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Arrows and slingshots
|By STAN HOOF|
I truly believe that there is something deeply rooted in the human male chromosome that causes men to create and employ weapons to kill creatures great and small.
And although I have read enough history to conclude that these same base instincts have, in every generation, led to war and to the destruction of tribes and nations, I must confess that as a boy I was probably more possessed by these primitive urges than most.
As in many families, the progression of weaponry began innocently enough when Grandpa gave me a pocketknife. The pearl handle was magic to the touch, and the exquisite sharpness of the gleaming blade seemed hypnotically dangerous. Having owned it for only one day, the knife was already my most prized possession.
Next, my big brother Sonny taught me how to select and cut just the right willow branches from Miller's grove to create a bow and arrow.
I used my precious knife to strip the green bark, as I fashioned a slippery white shaft. I felt a deadly pleasure in my hands for the first time as I sharpened the arrow's point.
With a yellow mason line bowstring attached and the arrow notched, I was ready to stalk both bird and beast. But because of our flawed human condition, man is seldom satisfied with the current destructive force of his weapons, and so it was with me.
By the age of six, I was already frustrated by the limited accuracy and range of my bow and arrows.
Sonny and I were lucky to have old man Dohman as our neighbor. He was a friendly, gray-haired fellow who made the deadliest slingshots for miles around.
The barn in which he made them was located northwest across the garden from our house. We used to watch him as he worked.
Mr. Dohman used only the strongest materials when making a slingshot. He fashioned each fork out of a single piece of heavy gauge metal rod that he bent and hammered in his vise.
At the base of the crotch, he crimped a piece of copper to make the fork more stable. But the true secret to the power in his slingshots was the rubber that he chose.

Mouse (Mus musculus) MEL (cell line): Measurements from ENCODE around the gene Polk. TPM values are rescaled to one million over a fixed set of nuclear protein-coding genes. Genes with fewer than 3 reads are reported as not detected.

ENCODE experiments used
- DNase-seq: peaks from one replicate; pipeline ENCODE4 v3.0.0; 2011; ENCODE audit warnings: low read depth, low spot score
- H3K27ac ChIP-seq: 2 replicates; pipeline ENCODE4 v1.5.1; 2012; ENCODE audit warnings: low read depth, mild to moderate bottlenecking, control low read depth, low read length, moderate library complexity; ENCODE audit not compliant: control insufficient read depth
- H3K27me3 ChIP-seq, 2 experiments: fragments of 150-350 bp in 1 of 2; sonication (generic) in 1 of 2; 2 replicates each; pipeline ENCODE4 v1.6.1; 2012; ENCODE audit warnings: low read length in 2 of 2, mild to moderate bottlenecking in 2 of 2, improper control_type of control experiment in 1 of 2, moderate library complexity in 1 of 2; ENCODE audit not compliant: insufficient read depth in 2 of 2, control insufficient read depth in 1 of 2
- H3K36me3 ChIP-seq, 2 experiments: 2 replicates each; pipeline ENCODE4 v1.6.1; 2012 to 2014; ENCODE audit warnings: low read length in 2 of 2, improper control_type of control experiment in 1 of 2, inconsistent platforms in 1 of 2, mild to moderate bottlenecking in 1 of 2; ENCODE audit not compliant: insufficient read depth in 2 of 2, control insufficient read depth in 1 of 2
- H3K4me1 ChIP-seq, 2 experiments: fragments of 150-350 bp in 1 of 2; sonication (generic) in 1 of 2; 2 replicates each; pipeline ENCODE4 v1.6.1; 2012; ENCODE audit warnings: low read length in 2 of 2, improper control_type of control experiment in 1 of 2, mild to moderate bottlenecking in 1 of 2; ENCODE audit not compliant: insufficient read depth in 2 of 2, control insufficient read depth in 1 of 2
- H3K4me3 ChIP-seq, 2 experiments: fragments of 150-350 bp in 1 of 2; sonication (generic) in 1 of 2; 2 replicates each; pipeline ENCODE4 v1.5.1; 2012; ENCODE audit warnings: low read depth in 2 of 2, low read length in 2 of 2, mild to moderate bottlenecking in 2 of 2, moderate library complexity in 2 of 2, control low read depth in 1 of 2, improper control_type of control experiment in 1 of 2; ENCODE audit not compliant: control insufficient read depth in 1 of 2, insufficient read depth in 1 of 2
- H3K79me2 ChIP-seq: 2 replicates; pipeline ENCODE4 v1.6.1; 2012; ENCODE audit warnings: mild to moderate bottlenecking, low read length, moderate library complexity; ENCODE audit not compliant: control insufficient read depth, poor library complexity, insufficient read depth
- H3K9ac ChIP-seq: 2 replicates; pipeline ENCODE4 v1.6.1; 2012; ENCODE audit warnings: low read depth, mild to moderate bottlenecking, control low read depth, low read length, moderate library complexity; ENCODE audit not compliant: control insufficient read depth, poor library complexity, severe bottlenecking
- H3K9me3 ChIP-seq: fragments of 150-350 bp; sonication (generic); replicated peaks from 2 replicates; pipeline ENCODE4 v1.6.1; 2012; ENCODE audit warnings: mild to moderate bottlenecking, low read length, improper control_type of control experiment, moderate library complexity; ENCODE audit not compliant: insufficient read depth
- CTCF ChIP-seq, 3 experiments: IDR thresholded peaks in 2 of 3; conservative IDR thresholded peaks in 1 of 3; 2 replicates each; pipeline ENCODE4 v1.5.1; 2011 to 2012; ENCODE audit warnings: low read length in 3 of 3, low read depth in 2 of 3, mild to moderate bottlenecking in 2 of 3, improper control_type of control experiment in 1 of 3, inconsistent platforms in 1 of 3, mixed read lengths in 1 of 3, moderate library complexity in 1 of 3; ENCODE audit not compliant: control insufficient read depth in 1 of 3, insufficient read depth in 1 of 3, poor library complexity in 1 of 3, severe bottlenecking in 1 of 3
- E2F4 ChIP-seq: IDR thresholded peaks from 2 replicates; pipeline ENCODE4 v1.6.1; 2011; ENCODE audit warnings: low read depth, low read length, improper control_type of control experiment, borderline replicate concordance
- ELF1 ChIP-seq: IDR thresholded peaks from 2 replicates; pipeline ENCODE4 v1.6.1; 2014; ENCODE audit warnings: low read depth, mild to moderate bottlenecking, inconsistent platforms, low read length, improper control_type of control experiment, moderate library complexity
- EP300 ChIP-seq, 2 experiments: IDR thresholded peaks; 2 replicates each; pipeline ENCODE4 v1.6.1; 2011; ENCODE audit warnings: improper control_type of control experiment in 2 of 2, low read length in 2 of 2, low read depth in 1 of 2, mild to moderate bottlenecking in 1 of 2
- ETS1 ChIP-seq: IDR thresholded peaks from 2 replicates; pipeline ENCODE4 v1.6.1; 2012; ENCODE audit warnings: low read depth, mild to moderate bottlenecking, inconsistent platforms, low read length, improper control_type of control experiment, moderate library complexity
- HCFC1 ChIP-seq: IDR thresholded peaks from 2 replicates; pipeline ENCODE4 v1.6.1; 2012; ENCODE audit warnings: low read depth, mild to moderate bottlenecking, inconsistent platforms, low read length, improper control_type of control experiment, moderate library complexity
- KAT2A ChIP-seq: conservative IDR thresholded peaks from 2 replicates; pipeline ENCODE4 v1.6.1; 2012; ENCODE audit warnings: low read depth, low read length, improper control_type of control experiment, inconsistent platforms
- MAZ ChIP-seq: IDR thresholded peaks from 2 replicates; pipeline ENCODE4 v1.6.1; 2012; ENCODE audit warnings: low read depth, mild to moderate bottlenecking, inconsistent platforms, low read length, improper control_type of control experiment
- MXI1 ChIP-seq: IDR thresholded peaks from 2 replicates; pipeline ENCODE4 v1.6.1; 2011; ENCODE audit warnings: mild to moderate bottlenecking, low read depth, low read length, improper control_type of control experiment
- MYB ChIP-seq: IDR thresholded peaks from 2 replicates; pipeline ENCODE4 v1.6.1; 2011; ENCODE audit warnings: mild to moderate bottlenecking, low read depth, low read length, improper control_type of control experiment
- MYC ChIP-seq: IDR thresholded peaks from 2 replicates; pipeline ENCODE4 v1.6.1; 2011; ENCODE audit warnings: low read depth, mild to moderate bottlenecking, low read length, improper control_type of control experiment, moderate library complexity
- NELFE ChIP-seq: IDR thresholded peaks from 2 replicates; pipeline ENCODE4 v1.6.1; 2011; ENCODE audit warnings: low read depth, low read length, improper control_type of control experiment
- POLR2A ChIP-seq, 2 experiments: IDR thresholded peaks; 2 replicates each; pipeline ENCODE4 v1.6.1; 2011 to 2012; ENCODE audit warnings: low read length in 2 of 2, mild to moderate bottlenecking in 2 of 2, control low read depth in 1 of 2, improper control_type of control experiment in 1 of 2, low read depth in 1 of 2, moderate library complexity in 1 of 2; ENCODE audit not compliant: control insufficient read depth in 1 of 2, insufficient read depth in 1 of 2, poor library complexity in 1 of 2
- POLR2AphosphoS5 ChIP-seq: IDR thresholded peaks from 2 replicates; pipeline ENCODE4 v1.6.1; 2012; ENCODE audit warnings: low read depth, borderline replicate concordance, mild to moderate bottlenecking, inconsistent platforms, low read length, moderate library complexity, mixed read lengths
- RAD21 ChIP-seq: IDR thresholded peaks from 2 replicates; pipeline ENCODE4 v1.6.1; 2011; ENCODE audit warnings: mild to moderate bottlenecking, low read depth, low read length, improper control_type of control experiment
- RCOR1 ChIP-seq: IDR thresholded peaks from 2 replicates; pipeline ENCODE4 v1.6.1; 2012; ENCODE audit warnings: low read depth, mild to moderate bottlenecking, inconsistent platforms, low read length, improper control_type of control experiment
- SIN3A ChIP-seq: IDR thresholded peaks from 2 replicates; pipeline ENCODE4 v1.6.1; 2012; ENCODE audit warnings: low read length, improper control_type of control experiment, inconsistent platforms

The half-inch wide strips were cut from inner tubes, some black and some red, that I suppose he collected as blowouts from either Arvey Parpart's or Louie Jenneke's service station.
The old man had an eye for "good" rubber and never used any that was cracked by age or weather. He had apparently experimented for years by slicing up inner tubes in various directions until he had found the exact angle at which they would yield strips with the greatest strength and elasticity.
The next step in crafting the weapon was to wrap the end of each prong with friction tape. This was necessary to keep the 50 pound-test fishing line from slipping as he wound it round and round to secure the rubber pieces to the fork.
He completed each slingshot by adding a leather pouch big enough to hold a dime-sized rock or a marble.
Mr. Dohman made his masterpieces in two different sizes. The smaller model fit perfectly into the hand of a six-year-old; the larger size was for the bigger kids.
Regardless of a boy's arm span, he could provide a slingshot of perfect size by fitting it with rubber in one of several available lengths.
These were indeed custom-built items in a time when customer service did not command a premium price. The small model sold for a nickel, and the big one for a dime.
I'd guess old man Dohman just liked having kids around.